Thursday, October 1, 2015

Game Six

Last week I saw the new Bobby Fischer movie, Pawn Sacrifice. For those unaware, the movie is about the life of chess grandmaster Fischer, with particular emphasis on the chess world championship of 1972 between Fischer and the then-champion Boris Spassky of Russia. It was quite good and, I think, quite accurate. Tobey Maguire was wonderful as Fischer, and Liev Schreiber was every but as good in the role of Spassky.

Prior to this event—which was held in Reykjavik, Iceland—Fischer was regarded as something of an eccentric chess genius, while simultaneously being the best hope to end Russian domination of international chess competitions (a string of Russians had held the title since 1948). Of course, chess was hardly the most critical thing in the world, especially in the middle of the Cold War. Nonetheless, the hope that Fischer might prevail captivated the American media and thus the American public to some extent.

The problem with Fischer was that he could be a little unhinged, to put it mildly. And he had played Spassky before on five occasions, never winning (losing three, drawing two). So, there was some amount of trepidation among Fischer's supporters.

Now, there's a lot of backstory that I'm not going into and the movie is well worth seeing for those interested in chess, the Cold War, or in just a good movie. The gist of all this is that Fischer beat Spassky in the best of 24 match format, winning seven games, drawing eleven, and losing three (one of which was a forfeit). Spassky had jumped out to an early lead by winning the first two games, the second of which was the forfeit. Given the ability of grandmasters at this level to play for draws, few believed Fischer could recover. But he did. And in the course of his comeback, he and Spassky played one of the most memorable games in the history of chess: Game Six.

I'm not going to bore anyone with an in-depth analysis of the game here, but suffice it to say that it was an astounding thing, mostly because Fischer completely eschewed his usual strategies and instead opened with a surprise move that eventually drove the game into a Queen's Gambit. This particular strategy is one in which white (Fischer) offers black (Spassky) a pawn in exchange for a superior early game position. Black either takes the pawn, leading to a Queen's Gambit Accepted, or refuses to take it, leading to a Queen's Gambit Declined. In Game Six, Spassky predictably declined the offer and played into his standard Tartakower Defense (which involves supporting his center pawn and clearing his king-side pieces).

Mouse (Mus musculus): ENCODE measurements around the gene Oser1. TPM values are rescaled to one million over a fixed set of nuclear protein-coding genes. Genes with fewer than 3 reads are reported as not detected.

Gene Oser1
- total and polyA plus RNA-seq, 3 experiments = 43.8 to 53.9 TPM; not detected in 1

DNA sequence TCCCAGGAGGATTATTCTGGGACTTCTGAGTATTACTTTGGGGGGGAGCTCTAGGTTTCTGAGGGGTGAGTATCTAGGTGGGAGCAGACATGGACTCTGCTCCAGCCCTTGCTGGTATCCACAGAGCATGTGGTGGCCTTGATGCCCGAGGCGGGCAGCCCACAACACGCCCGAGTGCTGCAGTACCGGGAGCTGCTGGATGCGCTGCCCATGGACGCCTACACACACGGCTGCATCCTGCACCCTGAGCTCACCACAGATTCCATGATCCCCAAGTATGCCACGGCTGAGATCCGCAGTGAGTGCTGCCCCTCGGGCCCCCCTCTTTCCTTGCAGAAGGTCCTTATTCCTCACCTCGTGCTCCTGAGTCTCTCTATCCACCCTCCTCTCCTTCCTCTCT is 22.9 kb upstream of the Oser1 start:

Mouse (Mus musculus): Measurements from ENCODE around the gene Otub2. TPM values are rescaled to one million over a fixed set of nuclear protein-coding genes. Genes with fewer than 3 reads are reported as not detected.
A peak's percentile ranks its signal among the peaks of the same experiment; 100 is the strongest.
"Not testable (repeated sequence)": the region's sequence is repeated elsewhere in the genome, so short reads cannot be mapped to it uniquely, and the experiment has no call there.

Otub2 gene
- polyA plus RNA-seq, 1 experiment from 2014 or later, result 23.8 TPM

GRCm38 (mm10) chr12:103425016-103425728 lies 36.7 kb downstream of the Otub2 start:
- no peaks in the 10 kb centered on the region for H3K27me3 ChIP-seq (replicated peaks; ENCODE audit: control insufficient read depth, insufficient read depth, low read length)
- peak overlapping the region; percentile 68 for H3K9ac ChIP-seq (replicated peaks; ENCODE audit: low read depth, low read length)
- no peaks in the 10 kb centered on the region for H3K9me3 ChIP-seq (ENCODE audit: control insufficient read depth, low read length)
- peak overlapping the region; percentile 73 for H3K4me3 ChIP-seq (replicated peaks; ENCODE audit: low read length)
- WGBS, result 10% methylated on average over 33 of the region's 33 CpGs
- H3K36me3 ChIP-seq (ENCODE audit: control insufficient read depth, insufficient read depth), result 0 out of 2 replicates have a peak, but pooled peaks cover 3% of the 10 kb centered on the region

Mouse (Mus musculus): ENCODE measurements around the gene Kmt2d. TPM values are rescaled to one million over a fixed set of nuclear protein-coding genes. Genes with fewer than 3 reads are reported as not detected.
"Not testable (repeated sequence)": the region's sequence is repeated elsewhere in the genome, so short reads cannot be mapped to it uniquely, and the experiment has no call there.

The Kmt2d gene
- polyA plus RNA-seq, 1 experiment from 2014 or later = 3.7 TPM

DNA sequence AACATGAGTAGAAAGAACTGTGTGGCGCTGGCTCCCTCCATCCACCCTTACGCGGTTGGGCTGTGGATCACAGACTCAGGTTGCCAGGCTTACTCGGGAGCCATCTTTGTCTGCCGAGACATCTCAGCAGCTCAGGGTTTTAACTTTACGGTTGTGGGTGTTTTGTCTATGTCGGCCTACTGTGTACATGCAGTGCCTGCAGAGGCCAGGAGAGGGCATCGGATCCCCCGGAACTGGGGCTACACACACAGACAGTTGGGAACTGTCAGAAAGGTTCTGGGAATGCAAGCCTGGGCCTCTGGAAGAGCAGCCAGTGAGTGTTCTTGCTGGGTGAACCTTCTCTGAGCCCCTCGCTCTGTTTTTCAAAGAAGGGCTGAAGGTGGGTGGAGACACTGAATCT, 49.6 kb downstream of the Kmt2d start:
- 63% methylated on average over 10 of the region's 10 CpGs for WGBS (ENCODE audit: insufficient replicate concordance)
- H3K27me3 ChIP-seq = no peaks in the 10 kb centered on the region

Spassky concedes to Fischer, Game Six, 1972
What makes all of this so fascinating is that Fischer clearly believed QG openings were weak. He himself regularly defeated them or achieved a draw with ease, via variations on his preferred Nimzo-Indian Defense. Playing a QG against Spassky was surprising, to say the least. But play it he did, and flawlessly. Spassky eventually resigned and actually applauded Fischer when he did, such was the mastery that Fischer had over him in this game.

Now for those unaware, chess players practice playing by themselves. One of the ways they do this—indeed, the primary way—is by replaying previous games between grandmasters. In doing so, they learn knew approaches, new variations, and the like, even as they hone their basic skills. And Game Six has been replayed countless times since it was actually played for real. Many have pinpointed mistakes by Spassky, moves he should have made and ones he shouldn't have made. Nonetheless, the principle learning moment in this game is the susceptibility of the favored Russian defensive openings (usually some variation of Tartakower) to a QG. Fischer would open thrice more in the series with a QG and all three times Spassky changed his typical response (all three were draws, to Spassky's credit).

As I write this, there's another Game Six taking place. And it's not in the MLB, the NBA, or the NHL. It's happening in the arena of international politics. In the latest round of rhetoric and action on the Syrian crisis, Putin has offered his own version of a Queen's Gambit. Feigning a new strategy—mberlthat of assisting the U.S. in talking ISIS—Putin has instead ordered airstrikes against anti-Assad forces. The offered pawn in this gambit is, of course, Assad. The U.S. could respond by taking it, by shelving the ISIS attacks and matching Russia move for move via airstrikes against Assad's forces (coupled with the same "get the hell out of our way" that the Russians served up).

Obama concedes to Putin?
But Obama, we know, is not going to take the pawn. After scrambling for a response, the Administration has now decided to play a passive defense and try to influence the Russians via media spin. The problem here is that Putin is playing a very different game than is Obama. Obviously, Putin is now Fischer and Obama is Spassky. And Putin is demonstrating that he's not interested in draws, nor is he willing to be constrained by the conventional wisdom of so-called experts. Obama, in contrast, is using the exact same playbook he's used for seven years—the one he got from Neville Chamberlain—certain that it still has all the right answers.

The question is, when Putin finally forces Obama to concede, will the latter publicly applaud the former?

1 comment:

  1. Shades of Brinksmanship! Fischer vs. Spassky was a nice analogy, but those matches didn't run the risk of either Russian or American troops being killed in some unforeseen incident. The way this thing has gone down, I think it's more probable than not that it will happen. Then what?

    Don't say "Hillary."

    And for Dawg's sake, don't say "Trump."

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